And why do we do it?

By Karla Walsh
August 12, 2020
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Credit: Jacob Fox/Meredith

From paellas to pastas to salads, shrimp are one of the most versatile and lean protein picks available. But when you go to a fish purveyor to purchase them, there are several options — all sorts of sizes, shelled, peeled, deveined, as-is — it can be enough to make you want to stick with steak or chicken.

Fear not: Your recipe should specify the size, quantity, and shell status, and we have your complete guide for how to devein shrimp since that's often more budget-friendly then buying them already deveined.

Why Do We Devein Shrimp?

You'll often see a skinny, black string along the back of raw shrimp at the fish counter. It's not actually a vein — it's the shrimp's digestive tract, and that dark stuff you see in there is grit.

Eating the vein is not harmful, but it's not exactly the most visually appealing and might make the texture more grainy than desired. Many cooks skip deveining shrimp when they're small or medium unless they look very gritty since it can be difficult to "fish" out the vein and it can take quite a time investment to pull out each and every vein. But for large ones, it's not too tough to devein shrimp.

You can purchase deveined shrimp fresh or frozen. It's quite a bit cheaper to go the DIY route though, so keep reading for how to devein shrimp at home.

How to Devein Shrimp Step-by-Step

Credit: Jason Donnelly/Meredith

1. Prep Your Space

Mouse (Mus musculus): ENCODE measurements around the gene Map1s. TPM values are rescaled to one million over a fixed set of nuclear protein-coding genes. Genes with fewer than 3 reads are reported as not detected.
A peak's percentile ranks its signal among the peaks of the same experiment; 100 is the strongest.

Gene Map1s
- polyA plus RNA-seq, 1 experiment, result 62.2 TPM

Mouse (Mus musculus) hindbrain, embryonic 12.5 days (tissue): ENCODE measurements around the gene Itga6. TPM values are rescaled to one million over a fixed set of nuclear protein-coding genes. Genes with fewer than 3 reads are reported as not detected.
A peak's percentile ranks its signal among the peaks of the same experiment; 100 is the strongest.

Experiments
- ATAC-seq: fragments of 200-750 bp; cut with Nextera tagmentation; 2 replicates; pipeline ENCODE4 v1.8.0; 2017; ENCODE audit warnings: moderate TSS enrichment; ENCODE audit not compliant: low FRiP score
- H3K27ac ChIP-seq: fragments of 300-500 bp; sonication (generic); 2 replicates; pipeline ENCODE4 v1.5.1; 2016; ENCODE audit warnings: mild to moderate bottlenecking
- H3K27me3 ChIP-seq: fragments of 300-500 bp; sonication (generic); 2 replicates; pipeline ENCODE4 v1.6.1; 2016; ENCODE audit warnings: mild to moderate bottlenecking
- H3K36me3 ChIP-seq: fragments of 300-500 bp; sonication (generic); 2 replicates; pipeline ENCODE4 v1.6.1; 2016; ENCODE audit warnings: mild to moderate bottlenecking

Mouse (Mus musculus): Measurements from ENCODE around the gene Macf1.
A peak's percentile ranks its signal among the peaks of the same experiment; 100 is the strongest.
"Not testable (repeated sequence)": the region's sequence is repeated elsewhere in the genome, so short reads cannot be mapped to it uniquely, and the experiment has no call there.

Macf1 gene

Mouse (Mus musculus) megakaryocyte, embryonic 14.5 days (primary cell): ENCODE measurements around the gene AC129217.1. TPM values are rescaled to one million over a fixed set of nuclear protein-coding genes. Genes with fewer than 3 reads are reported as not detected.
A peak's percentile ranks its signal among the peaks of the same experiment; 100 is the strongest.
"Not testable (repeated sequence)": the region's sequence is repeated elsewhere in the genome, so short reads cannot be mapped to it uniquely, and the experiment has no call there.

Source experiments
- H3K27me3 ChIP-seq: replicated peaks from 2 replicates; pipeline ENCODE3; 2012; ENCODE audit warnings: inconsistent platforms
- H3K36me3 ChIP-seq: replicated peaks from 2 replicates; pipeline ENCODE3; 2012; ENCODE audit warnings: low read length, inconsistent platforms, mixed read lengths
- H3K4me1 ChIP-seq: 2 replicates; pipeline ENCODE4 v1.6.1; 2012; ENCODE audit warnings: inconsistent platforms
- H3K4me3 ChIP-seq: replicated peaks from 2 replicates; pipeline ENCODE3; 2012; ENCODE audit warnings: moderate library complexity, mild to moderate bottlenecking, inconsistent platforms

Wash your hands and round up clean tools, including a cutting board, sheet pan covered in ice to keep the shrimp chilled as you work, a paring knife, and a pair of kitchen shears (if you're using shell-on shrimp). You'll also want to prepare a large bowl of ice water to use later.

2. Get Your Shrimp

Remove your shrimp from the refrigerator and freezer and evenly distribute on the tray of ice.

3. Devein One of Two Ways

If the shrimp are in their shells, use the kitchen shears to cut along the shrimp's back to allow access to the vein.

  • For a shell-on recipe, twist off the head, legs, and tail, if they're still attached. Use the paring knife to carefully make a small slit along the back of the shrimp so you can slide out the vein with the tip of the paring knife or your fingers. Remove and discard the vein.
  • For a shelled recipe, twist off the head, legs, and tail, if they're still attached, then slide off the shell. Use the paring knife to carefully make a small slit along the back of the shrimp so you can slide out the vein with the tip of the paring knife or your fingers. Remove and discard the vein. (Tip: If you're removing the shells, save them to make a richly-flavored shrimp stock.) 

4. Rinse

Give the shrimp a rinse in cool water, then place in the bowl of ice water.

5. Eat!

After you finish deveining all of the shrimp, they're ready to put to tasty use in all of your favorite shrimp recipes.